Democrats sound election security alarm after Russia’s Burisma hack
Congressional Democrats are raising fresh concerns about 2020 election security following a report this week that Russian military officers hacked Burisma Holdings, the Ukrainian gas company at the center of President Trump’s impeachment.
Several Democratic lawmakers are viewing the incident, reported by The New York Times on Monday night, as the first major sign that Moscow is gearing up for a repeat of its 2016 election interference. They cited what they call similarities between the Burisma attack and the Democratic National Committee hack four years ago.
Sen. Gary Peters (Mich.), the top Democrat on the Senate Homeland Security Committee, said the hack confirmed that Russia will be back to interfere in U.S. elections this year.
“The Russians are actively engaged in hacking all sorts of sites and businesses, and I am sure there was a political motivation behind it. We know the Russians are going to be actively involved in trying to cause problems in the 2020 election, and this is just a further confirmation of their active involvement in American politics,” Peters told The Hill.
House Homeland Security Committee Chairman Bennie Thompson (D-Miss.) said the latest Kremlin-backed cyberattack spells trouble for Election Day.
“The 2020 election is likely to be the most consequential election in modern American history, and I am alarmed by new reports that Russia recently hacked into the Ukrainian gas company at the center of the impeachment trial, as well as Russia’s plans to once again meddle in our elections and in our democracy,” Thompson said in a statement.
Rep. Adam Schiff (D-Calif.), the chairman of the House Intelligence Committee, tweeted that Russians “appear to be at it again.”
“According to a new report, they’re hacking information that could be a prelude to more election interference in 2020. And again, it appears aimed to help Trump.”
Silicon Valley firm Area 1 Security said Russian GRU officers used malicious phishing emails to try to steal credentials from Burisma employees and its subsidiaries beginning in November, the Times reported. It’s unclear what the hackers found or what they were looking for.
“The success of phishing relies on authenticity,” the company wrote in its report, adding that the Russian officials were able to “steal account credentials, gain access to internal systems and data, impersonate employees through the unauthorized use of their accounts, and manipulate outcomes successfully.”
Burisma quickly became a household name during the impeachment inquiry into Trump following a government whistleblower report alleging the president pressured his Ukrainian counterpart on a July 25 phone call to investigate former Vice President Joe Biden and his son Hunter Biden, who served on the board of Burisma between 2014 and 2019.
Sen. Ron Wyden (D-Ore.), a member of the Senate Intelligence Committee, told The Hill in a statement Tuesday that while he couldn’t comment on the Burisma incident, he saw Trump’s involvement with Moscow as giving a “green light” to Russia’s cyber operations.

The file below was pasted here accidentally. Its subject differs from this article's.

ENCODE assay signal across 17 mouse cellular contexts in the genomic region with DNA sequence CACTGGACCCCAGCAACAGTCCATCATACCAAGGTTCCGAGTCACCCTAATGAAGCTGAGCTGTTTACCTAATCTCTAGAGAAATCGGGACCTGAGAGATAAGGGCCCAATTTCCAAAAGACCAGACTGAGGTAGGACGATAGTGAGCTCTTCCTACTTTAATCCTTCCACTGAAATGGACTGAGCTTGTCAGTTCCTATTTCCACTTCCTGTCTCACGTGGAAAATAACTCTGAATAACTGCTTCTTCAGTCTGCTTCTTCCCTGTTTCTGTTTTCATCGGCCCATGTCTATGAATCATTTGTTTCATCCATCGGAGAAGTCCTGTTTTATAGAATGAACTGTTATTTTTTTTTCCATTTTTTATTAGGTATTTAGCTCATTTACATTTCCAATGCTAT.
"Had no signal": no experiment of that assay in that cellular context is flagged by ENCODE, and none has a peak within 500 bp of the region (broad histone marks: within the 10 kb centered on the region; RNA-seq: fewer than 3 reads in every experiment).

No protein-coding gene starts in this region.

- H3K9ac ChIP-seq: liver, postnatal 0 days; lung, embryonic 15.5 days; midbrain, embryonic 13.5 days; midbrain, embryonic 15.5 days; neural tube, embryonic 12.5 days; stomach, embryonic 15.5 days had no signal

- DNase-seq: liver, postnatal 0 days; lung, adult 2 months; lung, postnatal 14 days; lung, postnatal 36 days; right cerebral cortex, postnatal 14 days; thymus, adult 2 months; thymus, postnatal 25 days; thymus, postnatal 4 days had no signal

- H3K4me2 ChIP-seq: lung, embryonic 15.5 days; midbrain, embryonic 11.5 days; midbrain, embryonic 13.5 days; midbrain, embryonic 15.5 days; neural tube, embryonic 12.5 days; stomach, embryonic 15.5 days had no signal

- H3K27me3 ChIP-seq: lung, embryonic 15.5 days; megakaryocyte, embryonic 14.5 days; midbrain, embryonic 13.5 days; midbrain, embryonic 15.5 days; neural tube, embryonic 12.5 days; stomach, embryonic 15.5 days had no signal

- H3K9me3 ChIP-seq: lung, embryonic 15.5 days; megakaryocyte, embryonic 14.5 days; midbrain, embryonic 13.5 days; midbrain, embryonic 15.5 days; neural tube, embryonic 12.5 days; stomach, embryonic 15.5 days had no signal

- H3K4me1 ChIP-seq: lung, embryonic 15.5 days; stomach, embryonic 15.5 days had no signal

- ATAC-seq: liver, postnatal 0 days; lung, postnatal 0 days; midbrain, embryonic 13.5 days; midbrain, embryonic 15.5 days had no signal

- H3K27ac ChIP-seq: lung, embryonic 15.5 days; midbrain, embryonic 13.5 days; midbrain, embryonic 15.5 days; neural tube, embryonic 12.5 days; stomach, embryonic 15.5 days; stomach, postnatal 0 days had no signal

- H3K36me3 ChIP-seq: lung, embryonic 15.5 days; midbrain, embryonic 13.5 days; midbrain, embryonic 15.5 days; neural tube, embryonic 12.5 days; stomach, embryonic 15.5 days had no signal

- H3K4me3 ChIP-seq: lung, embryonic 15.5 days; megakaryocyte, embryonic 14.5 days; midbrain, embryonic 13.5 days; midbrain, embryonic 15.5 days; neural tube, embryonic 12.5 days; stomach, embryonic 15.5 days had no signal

“When the president of the United States openly courts foreign interference in our elections, and pressures foreign leaders to concoct dirt about his political rivals, no one should be surprised if Russia sees that as a green light to target Donald Trump’s enemies,” Wyden said. “It’s reasonable to assume Russia is seeking not only to steal and leak documents, but also to taint records and fabricate dirt to advance its interests.”
But among Trump’s potential challengers, only a few weighed in on the hack.
Democratic presidential candidate Sen. Bernie Sanders (I-Vt.) released a statement Tuesday condemning the Republican response to both the Burisma incident and to election security concerns overall.
“After our intelligence agencies unanimously agreed that Russia interfered in the 2016 election, including with thousands of paid ads on Facebook, the New York Times now reports that Russia likely represents the biggest threat of election meddling in 2020, including through disinformation campaigns, promoting hatred, hacking into voting systems, and by exploiting the political divisions sewn by Donald Trump,” Sanders said. “Meanwhile, the Senate Republican leader, Mitch McConnell [Ky.], has shown again and again his total disinterest in taking even basic steps to stand up to Russian interference.”
Sen. James Lankford (Okla.), a key Republican who has been involved in pushing for action to shore up voting systems, cautioned against linking the Burisma hack to election security in the U.S.
“I think everybody is speculating,” Lankford said. “It’s always interesting when it’s that particular company. At this point we will get more information about it and the folks that are trying to track it all down.”
Election security has faded in and out of the spotlight on Capitol Hill since the 2016 elections. Last year, the House passed three bills addressing voting rights and election security, but they have all stalled in the GOP-controlled Senate.
Congress has, however, made headway in helping states fund security ahead of 2020, with $425 million included in the recent appropriations bills for states to use for election security. That’s in addition to the $380 million appropriated by Congress for the same purpose in 2018.
But efforts to help states will come under more pressure, Thompson said, now that it’s clear the threat from Russia has not abated.
“Russia showed us their playbook in 2016, and intelligence officials across the government have warned that Russian meddling will only get worse this year,” Thompson said. “The President owes it to all Americans to condemn all forms of election interference and demand [Russian President Vladimir] Putin put a stop to it.”